While we waited for Polly’s test results, friends and family came to visit. Ukrainians brought food. Americans brought cards. My friend Raya brought ice cream and sat on the edge of my hospital bed while I fumbled for words Russian, nodding and agreeing. Understanding without words.
Visitors would tip toe into Polina’s sick room wearing blue paper robes, wash their hands in hot soapy water for a minute and walk slowly up to her incubator. Some smiled when they saw her. Some prayed. Many asked questions and got very interested in the equipment. Others were silent.
Then we’d walk back to my room and talk about the delivery, her condition, how I felt and how this whole situation was affecting them.
I found myself wiping away tears, quoting Bible verses, comforting, trying to make some sense out of our circumstances for their sake. It was easy to be more positive because we didn’t know for sure if our daughter had Down syndrome. When I convinced someone else of God’s love and grace and help, it convinced me for a little while as well.
It was hard too, because I tired quickly and sometimes I wanted to say, “look, at the end of today, you are going home to your usual life where nothing really has changed. I will still be here quite possibly for the rest of my life and I can’t be bothered with supporting you.”
Don’t we all go through life feeling entitled? When things happen outside of one’s plan, others around that person think, “poor her, poor him.” I am not a gambling gal, but I would put a hefty wager on a person’s second thought, “thank god it’s not me.” I imagined people coming to my hospital room or calling, heartfelt sadness and fear in their voices. I imagined their thoughts of sympathy for what they would assume was our misfortune, fervent prayers on our behalf and then I imagined them later on that day, plopping down in front of the television with a nice snack, laughing at a rerun of Everybody Loves Raymond.
But they tried.
Everyone had a story about kids with Down syndrome. Many people told us those who lead normal lives. Some kids go to college, live on their own, hold jobs, make their own lunches. The first time I talked with my brother from California he reminded me of the show I loved in middle school that starred a guy with Down syndrome named Corky. Another very good friend told Sergei and me about a girl he knew who is a real cool kid. “She can talk and everything”, he said.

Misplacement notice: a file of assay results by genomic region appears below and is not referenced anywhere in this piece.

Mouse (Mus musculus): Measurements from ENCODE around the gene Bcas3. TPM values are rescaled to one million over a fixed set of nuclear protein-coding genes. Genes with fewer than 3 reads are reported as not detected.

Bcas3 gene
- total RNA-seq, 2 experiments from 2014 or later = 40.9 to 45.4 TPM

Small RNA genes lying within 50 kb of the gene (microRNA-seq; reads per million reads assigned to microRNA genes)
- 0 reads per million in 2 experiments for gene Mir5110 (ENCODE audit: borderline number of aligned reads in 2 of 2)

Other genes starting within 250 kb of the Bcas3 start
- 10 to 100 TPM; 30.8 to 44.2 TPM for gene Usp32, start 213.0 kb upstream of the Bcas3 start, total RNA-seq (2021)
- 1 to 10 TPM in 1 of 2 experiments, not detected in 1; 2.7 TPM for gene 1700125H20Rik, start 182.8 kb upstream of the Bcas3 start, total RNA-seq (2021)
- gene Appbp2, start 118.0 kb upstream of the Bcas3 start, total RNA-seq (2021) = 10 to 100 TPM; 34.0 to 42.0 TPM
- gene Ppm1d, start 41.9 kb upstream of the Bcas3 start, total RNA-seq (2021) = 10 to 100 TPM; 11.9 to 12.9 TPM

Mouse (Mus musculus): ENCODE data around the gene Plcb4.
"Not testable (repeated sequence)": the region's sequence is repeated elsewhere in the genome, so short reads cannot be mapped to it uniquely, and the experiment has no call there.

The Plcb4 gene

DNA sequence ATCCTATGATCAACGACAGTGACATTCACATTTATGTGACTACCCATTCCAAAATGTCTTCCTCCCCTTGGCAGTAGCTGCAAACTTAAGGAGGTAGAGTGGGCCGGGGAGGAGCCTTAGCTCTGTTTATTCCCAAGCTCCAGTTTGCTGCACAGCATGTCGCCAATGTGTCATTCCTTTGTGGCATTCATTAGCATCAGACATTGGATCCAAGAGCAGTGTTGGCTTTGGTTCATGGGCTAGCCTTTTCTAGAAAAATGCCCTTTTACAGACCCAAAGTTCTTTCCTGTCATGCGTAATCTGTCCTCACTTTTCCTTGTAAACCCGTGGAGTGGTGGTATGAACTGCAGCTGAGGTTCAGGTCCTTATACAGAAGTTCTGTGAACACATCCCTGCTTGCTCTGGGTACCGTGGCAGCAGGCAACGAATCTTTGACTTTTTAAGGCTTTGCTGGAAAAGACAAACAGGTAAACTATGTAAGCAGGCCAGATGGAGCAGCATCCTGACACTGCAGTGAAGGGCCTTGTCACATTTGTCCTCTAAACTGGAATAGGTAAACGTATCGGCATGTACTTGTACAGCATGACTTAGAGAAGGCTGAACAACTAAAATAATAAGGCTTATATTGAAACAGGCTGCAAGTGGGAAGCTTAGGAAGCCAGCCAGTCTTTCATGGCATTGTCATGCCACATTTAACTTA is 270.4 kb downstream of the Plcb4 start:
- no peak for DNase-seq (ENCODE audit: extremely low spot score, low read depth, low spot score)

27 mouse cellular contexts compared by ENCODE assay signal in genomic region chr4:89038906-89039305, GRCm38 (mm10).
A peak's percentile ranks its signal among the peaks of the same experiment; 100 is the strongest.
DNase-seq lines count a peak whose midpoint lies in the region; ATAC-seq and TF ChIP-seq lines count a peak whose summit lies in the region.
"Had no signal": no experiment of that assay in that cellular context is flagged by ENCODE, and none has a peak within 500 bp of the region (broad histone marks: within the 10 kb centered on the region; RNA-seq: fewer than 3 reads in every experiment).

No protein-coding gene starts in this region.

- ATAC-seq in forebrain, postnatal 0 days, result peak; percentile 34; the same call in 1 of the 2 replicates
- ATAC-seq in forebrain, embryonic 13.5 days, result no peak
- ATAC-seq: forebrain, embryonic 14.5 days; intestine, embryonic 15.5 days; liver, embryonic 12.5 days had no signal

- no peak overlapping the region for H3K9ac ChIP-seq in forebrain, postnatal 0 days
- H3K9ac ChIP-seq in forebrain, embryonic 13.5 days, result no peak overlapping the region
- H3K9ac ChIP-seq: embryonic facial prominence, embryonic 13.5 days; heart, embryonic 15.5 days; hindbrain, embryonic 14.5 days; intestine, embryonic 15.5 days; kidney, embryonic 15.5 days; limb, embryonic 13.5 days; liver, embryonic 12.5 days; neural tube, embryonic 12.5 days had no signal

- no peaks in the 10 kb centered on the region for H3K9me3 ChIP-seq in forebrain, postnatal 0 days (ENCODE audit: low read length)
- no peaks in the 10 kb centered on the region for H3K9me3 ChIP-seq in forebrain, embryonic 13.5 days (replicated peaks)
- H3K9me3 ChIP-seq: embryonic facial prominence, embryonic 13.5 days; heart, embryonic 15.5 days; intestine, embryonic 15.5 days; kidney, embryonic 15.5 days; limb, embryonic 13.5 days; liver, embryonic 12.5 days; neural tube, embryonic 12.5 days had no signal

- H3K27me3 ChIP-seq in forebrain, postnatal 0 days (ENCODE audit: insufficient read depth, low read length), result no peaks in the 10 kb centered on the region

I felt like people were saying albeit sub consciously “you have a kid with Ds, but we are painting a picture of her, making her as normal as possible. “You are going to have the smartest, most well developed child with Down syndrome ever raised!”
And I wanted to hear it. It was helpful to hear about families who adjusted to this twist in life. To know that there are people who are happy and feel blessed with their children.
Then well wishers hung up and went home and I sat in my tan hospital room across the hall from my little girl in her plastic house.
But I wasn’t alone. Without invitation, even against my will, Jesus was in the hospital room with me, uninvited, quiet. He did not demand or even expect my attention at a time when everyone else did. He let me cry. He stood close to me. He held my hand, strong but smooth. His grip was tight. And I knew he was with Polly in her room too.
During those times I felt strong, in spite of myself.
I may have even thought once or twice that we were going to be OK regardless of the test results.